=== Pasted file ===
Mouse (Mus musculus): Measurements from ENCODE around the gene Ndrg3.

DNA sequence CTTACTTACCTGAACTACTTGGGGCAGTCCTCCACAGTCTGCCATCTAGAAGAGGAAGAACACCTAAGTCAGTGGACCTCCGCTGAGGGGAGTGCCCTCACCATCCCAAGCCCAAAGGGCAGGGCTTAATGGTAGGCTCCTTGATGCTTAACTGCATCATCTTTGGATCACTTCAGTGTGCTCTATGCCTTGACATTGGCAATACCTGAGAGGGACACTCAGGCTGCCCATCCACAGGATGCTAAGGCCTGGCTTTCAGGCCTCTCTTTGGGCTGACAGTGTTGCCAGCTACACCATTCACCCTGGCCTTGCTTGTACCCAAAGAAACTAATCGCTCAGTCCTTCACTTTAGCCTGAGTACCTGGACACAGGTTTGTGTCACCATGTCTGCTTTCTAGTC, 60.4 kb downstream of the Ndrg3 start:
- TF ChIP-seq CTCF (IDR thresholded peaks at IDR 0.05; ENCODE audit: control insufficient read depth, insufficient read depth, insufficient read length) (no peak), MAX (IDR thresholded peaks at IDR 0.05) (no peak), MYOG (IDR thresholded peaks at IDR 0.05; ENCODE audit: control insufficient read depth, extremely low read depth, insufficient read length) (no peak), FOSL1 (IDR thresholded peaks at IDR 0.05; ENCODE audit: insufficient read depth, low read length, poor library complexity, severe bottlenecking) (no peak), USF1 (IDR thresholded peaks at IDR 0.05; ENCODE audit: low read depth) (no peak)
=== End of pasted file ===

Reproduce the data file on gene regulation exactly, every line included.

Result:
Mouse (Mus musculus): Measurements from ENCODE around the gene Ndrg3.

DNA sequence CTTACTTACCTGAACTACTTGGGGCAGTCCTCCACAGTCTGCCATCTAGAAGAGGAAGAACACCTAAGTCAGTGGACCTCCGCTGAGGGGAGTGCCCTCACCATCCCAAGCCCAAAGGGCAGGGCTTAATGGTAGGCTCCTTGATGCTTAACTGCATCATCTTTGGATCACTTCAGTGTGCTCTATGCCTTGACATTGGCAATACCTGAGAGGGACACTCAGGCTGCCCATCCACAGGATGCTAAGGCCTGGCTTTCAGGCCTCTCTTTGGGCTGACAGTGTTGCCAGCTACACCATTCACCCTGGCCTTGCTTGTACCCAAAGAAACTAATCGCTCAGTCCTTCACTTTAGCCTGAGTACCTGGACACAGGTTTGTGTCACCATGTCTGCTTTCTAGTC, 60.4 kb downstream of the Ndrg3 start:
- TF ChIP-seq CTCF (IDR thresholded peaks at IDR 0.05; ENCODE audit: control insufficient read depth, insufficient read depth, insufficient read length) (no peak), MAX (IDR thresholded peaks at IDR 0.05) (no peak), MYOG (IDR thresholded peaks at IDR 0.05; ENCODE audit: control insufficient read depth, extremely low read depth, insufficient read length) (no peak), FOSL1 (IDR thresholded peaks at IDR 0.05; ENCODE audit: insufficient read depth, low read length, poor library complexity, severe bottlenecking) (no peak), USF1 (IDR thresholded peaks at IDR 0.05; ENCODE audit: low read depth) (no peak)